WASHINGTON (Reuters) – Florida Governor Ron DeSantis sent two planeloads of migrants to the posh vacation island of Martha’s Vineyard this week, to protest the Biden administration’s immigration policies.
It’s the latest provocation by DeSantis, a Republican who is seeking re-election as governor in November and is considered a potential 2024 presidential candidate.
DeSantis, 44, was elected Florida’s governor in 2018 after President Donald Trump endorsed the then-congressman over a more established Republican candidate. His national profile grew during the COVID-19 pandemic, when he resisted mask and vaccine mandates and argued for the opening of schools.
He has governed Florida with a brash and heavy hand, blasting critics, pushing his priorities through the legislature and punishing his enemies. He recently removed from office an elected Democratic prosecutor in Tampa for what DeSantis called an unwillingness to enforce abortion restrictions.
DeSantis has taken an aggressive approach to illegal immigration despite the fact that Florida does not share a border with another country. He sued Democratic President Joe Biden’s administration over its immigration policies and sought to ban so-called “sanctuary cities” – places that refuse to cooperate with immigration authorities – from being established in the state.
“People are wondering, ‘Why are you doing this?,’” DeSantis said earlier this year. “People will say, ‘Let Texas or Arizona worry about that.’ Let me tell you, people trying to come in illegally are trying to get to Florida.”
DeSantis has been the party’s leading figure in fighting “culture wars,” particularly with regard to education. He championed the “Don’t Say Gay” law that prohibits Florida teachers from discussing sexual orientation with young students, sparking a clash with Disney, a large employer in the state.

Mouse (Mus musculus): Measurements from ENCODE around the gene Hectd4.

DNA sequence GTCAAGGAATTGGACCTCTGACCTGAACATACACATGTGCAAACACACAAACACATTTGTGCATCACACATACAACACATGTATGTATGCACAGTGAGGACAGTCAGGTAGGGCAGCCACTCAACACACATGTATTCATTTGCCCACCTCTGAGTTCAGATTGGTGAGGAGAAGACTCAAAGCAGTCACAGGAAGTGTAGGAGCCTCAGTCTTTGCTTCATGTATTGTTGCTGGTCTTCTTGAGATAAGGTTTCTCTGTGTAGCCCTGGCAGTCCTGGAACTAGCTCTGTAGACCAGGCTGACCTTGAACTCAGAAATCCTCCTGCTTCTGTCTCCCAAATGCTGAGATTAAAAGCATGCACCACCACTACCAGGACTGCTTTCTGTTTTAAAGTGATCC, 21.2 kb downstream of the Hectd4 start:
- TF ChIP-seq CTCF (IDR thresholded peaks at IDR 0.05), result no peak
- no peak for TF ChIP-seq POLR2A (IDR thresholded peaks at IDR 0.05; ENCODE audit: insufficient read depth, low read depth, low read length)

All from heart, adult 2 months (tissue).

He has backed restrictions on what teachers can teach about U.S. history and race relations, arguing that public schools “indoctrinate” students with liberal values. He also has seized control of the state Board of Education and supported conservative school board candidates in local races.
As his prominence within the Republican Party has risen, so has talk about DeSantis running for president in 2024. The biggest obstacle in his path is Trump himself, who is expected to seek another term in office.
DeSantis has been cagey about whether he would challenge Trump, who is still the most popular figure in the party. Meantime, DeSantis has proved to be a prolific fundraiser, having raised $172 million for his re-election campaign from sources inside and outside of Florida – on pace to set the record for fundraising in a gubernatorial race.
He has continued to build national recognition, taking time away from the state to stump for other Republican candidates ahead of November’s midterm elections.
(Reporting by James Oliphant; Editing by Colleen Jenkins and Jonathan Oatis)